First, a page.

Investigation of the impact of PTMs on the protein backbone conformation
Post-translational modifications (PTMs) are known to play a critical role in the regulation of protein functions. Their impact on protein structures and their link to disorder regions have already been spotted in the past decade. Nonetheless, the high diversity of PTM types and the multiple schemes of protein modifications (multiple PTMs, of different types, at different time, etc.) make difficult the direct confrontation of PTM annotations and protein structure data. Therefore, we analyzed the impact of the residue modifications on the protein structures at the local level. Thanks to a dedicated structure database, namely PTM-SD, a large screen of PTMs have been done and analyzed at local protein conformation levels using the structural alphabet protein blocks (PBs). We investigated the relation between PTMs and the backbone conformation of modified residues, of their local environment, and at the level of the complete protein structure. The two main PTM types (N-glycosylation and phosphorylation) have been studied in non-redundant datasets, and then four different proteins were focused, covering three types of PTMs: N-glycosylation in renin endopeptidase and liver carboxylesterase, phosphorylation in cyclin-dependent kinase 2 (CDK2), and methylation in actin. We observed that PTMs could either stabilize or destabilize the backbone structure, at a local and global scale, and that these effects depend on the PTM types.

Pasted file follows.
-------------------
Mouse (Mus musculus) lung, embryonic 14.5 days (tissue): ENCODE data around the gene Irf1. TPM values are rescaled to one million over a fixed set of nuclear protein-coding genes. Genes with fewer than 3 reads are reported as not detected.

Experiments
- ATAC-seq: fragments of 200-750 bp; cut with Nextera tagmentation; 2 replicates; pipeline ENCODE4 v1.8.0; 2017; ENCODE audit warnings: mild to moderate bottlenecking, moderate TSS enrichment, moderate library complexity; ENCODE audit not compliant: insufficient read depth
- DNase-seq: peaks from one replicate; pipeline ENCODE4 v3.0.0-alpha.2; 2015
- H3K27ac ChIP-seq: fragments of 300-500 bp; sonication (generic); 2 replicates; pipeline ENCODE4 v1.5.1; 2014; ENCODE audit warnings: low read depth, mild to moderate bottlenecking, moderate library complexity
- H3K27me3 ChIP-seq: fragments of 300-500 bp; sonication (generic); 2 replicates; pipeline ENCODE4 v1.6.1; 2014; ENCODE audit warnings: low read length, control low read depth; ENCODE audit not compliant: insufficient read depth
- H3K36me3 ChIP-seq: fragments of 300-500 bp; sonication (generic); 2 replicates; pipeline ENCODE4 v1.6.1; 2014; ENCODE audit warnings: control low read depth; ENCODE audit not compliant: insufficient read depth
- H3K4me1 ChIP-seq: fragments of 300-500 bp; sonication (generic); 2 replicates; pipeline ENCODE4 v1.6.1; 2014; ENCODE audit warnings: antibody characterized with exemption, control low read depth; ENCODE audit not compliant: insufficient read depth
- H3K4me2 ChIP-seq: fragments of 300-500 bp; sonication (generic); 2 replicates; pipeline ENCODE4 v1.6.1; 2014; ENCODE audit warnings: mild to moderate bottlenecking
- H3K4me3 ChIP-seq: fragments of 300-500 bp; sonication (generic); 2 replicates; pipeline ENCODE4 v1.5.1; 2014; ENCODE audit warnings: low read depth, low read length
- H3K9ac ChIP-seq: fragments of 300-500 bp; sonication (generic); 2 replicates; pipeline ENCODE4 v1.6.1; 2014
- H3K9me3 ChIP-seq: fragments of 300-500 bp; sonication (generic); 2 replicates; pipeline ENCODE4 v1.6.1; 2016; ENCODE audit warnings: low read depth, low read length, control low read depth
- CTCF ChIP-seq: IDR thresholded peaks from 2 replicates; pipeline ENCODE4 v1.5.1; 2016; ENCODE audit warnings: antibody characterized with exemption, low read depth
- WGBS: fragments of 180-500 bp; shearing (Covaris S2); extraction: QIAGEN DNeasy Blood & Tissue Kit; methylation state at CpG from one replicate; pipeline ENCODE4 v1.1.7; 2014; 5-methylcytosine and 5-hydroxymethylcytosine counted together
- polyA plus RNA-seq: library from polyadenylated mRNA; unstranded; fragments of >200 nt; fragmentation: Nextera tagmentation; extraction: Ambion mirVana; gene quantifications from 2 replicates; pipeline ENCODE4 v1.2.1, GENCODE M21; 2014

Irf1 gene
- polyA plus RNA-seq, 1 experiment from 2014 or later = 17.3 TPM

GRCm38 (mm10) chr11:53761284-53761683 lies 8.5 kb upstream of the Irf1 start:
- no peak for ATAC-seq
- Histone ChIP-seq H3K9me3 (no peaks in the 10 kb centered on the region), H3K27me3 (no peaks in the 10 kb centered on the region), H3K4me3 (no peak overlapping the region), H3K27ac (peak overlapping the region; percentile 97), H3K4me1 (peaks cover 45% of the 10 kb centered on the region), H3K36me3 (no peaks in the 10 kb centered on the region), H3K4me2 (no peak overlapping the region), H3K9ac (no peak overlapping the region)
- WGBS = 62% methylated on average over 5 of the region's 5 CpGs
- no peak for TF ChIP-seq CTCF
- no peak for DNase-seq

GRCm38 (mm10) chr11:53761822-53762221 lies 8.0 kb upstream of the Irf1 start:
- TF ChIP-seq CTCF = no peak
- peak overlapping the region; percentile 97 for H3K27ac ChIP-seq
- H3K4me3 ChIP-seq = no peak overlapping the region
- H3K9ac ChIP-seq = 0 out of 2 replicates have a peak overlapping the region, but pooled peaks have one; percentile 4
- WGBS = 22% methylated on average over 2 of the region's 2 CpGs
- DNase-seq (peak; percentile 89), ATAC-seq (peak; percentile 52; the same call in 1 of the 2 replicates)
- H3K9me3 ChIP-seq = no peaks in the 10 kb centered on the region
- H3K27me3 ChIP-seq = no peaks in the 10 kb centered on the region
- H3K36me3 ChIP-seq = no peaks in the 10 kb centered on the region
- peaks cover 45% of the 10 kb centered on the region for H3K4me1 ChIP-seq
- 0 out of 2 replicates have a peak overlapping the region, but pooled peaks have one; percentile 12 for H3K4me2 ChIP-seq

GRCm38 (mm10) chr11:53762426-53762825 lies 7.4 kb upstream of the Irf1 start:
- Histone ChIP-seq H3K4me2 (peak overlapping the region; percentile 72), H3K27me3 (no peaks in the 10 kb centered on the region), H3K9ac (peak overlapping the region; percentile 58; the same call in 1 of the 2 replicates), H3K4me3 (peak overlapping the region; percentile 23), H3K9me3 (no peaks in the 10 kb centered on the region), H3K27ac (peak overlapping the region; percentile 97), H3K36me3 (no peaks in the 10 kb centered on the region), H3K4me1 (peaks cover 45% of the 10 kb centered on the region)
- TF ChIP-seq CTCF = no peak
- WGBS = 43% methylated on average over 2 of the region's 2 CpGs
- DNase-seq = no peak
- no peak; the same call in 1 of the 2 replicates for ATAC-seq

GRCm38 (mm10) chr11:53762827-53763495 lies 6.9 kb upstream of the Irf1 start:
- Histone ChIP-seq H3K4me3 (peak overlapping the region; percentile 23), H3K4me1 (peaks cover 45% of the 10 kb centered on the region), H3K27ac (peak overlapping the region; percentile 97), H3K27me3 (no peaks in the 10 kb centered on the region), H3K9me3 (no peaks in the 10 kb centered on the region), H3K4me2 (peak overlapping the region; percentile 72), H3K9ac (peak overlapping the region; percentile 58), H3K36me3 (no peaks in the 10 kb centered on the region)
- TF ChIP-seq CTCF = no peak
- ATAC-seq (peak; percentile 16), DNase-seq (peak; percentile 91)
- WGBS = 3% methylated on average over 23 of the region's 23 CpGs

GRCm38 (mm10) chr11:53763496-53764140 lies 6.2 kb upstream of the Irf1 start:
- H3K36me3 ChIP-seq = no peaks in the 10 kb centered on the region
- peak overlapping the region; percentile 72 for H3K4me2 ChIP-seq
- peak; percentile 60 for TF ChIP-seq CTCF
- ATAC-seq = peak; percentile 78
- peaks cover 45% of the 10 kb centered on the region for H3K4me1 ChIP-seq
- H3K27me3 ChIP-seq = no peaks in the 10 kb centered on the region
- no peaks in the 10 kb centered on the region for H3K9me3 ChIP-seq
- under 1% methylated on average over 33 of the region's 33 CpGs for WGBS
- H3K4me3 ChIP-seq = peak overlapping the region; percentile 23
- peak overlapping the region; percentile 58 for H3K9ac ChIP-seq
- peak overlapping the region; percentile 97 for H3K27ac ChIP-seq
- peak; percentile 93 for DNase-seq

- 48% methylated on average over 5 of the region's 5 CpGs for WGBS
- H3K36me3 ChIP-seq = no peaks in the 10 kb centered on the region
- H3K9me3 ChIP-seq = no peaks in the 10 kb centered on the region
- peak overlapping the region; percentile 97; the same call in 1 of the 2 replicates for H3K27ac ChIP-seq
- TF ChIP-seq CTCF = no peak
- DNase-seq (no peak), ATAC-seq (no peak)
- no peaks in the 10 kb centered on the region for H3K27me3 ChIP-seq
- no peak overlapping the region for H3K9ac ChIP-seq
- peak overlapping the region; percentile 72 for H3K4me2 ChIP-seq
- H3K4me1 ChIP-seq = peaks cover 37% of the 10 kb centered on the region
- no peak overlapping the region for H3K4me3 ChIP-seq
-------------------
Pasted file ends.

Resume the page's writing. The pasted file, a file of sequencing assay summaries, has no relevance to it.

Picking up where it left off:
KeywordsRigidity Mobility Deformability N-Glycosylation Phosphorylation Methylation Statistics Renin endopeptidase Liver carboxylesterase Cyclin-dependent kinase 2 (CDK2) Actin
This work was supported by grants from the Ministry of Research (France), University of Paris Diderot, Sorbonne Paris Cité, National Institute for Blood Transfusion (INTS, France), and Institute for Health and Medical Research (INSERM, France). PC acknowledges grant from the French Ministry of Research. Calculations were done on SGI cluster granted by Conseil Régional—Ile de France and INTS (SESAME Grant). The authors were granted access to high-performance computing (HPC) resources at the French National Computing Center CINES under Grant no. c2013037147 funded by the GENCI (Grand Equipement National de Calcul Intensif). TN and AdB acknowledge the Indo-French Centre for the Promotion of Advanced Research/CEFIPRA for collaborative Grant (Number 5302-2). This study was supported by a grant from the Laboratory of Excellence GR-Ex, reference ANR-11-LABX-0051. The labex GR-Ex is funded by the program Investissements d’avenir of the French National Research Agency, reference ANR-11-IDEX-0005-02. This work is supported by a grant from the French National Research Agency (ANR): NaturaDyRe (ANR-2010-CD2I-014-04) to JR and AdB.
The funding bodies have no role in the design of the study and collection, analysis, interpretation of data, and in writing the manuscript.
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Conflict of interest
The authors declare no conflict of interest.
All authors have been personally and actively involved in substantive work leading to the manuscript and will hold themselves jointly and individually for its contents. This material has not been published in whole or in part elsewhere. The manuscript is not currently being considered for publication in another journal.
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